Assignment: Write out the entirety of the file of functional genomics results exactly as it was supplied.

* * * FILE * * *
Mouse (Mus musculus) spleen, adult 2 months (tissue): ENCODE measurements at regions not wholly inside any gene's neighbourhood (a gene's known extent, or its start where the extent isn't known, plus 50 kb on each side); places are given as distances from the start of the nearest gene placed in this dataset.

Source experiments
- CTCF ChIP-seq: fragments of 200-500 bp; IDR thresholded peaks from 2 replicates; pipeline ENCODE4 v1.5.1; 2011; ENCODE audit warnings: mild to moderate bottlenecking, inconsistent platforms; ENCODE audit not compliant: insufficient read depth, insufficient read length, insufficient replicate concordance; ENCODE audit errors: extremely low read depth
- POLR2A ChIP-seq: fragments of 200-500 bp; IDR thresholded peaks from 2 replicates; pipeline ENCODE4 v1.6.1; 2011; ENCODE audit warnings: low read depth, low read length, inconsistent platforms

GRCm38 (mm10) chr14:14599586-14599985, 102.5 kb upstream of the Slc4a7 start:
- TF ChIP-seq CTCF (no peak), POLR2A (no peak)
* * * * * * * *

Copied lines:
Mouse (Mus musculus) spleen, adult 2 months (tissue): ENCODE measurements at regions not wholly inside any gene's neighbourhood (a gene's known extent, or its start where the extent isn't known, plus 50 kb on each side); places are given as distances from the start of the nearest gene placed in this dataset.

Source experiments
- CTCF ChIP-seq: fragments of 200-500 bp; IDR thresholded peaks from 2 replicates; pipeline ENCODE4 v1.5.1; 2011; ENCODE audit warnings: mild to moderate bottlenecking, inconsistent platforms; ENCODE audit not compliant: insufficient read depth, insufficient read length, insufficient replicate concordance; ENCODE audit errors: extremely low read depth
- POLR2A ChIP-seq: fragments of 200-500 bp; IDR thresholded peaks from 2 replicates; pipeline ENCODE4 v1.6.1; 2011; ENCODE audit warnings: low read depth, low read length, inconsistent platforms

GRCm38 (mm10) chr14:14599586-14599985, 102.5 kb upstream of the Slc4a7 start:
- TF ChIP-seq CTCF (no peak), POLR2A (no peak)